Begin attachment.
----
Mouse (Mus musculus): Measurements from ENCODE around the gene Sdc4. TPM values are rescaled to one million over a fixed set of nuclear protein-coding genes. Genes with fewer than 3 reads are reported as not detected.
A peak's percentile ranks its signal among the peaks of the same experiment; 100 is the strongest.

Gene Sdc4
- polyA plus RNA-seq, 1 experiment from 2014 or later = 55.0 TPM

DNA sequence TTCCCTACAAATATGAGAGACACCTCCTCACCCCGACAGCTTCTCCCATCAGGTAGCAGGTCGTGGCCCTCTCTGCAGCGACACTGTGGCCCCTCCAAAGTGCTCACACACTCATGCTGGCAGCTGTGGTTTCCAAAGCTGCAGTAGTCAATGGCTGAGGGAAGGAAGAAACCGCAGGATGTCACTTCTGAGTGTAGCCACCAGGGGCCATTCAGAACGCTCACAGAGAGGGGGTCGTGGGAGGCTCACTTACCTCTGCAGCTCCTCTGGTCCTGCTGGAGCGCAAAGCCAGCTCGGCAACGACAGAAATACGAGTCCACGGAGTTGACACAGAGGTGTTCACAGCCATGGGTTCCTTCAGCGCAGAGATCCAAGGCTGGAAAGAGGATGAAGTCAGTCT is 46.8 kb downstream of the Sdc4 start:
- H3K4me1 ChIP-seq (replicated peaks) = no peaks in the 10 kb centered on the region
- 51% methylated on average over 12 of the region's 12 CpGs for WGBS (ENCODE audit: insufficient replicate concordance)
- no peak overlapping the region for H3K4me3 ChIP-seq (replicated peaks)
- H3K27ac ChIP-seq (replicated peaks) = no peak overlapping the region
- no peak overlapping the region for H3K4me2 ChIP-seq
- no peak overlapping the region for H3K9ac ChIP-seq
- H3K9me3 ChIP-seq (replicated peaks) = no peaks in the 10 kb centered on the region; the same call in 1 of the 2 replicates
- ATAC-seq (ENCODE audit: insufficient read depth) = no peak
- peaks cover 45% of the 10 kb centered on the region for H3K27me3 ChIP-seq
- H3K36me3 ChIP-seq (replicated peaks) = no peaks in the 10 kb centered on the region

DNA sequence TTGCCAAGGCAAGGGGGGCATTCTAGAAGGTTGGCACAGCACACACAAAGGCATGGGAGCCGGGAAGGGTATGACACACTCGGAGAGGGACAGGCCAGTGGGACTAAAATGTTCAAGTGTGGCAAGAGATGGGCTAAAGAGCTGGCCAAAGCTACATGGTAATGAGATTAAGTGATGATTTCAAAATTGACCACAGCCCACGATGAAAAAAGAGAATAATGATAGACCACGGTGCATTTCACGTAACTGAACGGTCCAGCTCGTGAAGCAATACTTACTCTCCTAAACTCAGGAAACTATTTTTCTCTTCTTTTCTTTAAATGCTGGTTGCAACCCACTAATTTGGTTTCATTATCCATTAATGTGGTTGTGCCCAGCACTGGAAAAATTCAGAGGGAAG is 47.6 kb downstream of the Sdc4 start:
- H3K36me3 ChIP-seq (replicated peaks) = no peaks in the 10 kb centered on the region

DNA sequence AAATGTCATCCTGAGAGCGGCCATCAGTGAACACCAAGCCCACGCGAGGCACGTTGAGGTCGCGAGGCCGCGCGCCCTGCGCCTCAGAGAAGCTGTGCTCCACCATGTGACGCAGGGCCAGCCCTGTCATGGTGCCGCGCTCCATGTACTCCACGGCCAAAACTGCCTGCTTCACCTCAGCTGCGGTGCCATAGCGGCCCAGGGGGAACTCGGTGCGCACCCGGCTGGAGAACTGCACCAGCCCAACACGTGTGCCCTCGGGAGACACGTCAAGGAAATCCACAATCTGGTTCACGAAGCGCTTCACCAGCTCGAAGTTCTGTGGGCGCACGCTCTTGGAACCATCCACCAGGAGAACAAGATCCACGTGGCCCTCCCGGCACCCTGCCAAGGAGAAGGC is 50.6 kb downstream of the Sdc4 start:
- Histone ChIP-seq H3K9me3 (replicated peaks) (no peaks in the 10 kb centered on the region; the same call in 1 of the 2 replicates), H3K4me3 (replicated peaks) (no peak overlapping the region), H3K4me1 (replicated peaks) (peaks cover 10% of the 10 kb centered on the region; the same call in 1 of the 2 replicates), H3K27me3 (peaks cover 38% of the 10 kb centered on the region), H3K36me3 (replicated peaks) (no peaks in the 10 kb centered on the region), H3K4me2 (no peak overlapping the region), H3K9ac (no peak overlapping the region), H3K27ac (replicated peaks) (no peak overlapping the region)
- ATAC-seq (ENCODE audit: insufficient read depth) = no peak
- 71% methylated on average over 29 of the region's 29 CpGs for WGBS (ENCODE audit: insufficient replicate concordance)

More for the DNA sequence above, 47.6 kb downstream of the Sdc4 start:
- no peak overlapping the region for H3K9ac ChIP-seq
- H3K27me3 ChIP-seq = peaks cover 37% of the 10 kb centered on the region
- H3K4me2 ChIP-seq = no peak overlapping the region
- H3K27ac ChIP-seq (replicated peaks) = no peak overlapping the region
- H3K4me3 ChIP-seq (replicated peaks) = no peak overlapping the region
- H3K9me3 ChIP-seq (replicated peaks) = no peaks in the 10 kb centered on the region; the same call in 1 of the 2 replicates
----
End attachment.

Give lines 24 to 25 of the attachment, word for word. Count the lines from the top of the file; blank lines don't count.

- H3K27me3 ChIP-seq = peaks cover 37% of the 10 kb centered on the region
- H3K4me2 ChIP-seq = no peak overlapping the region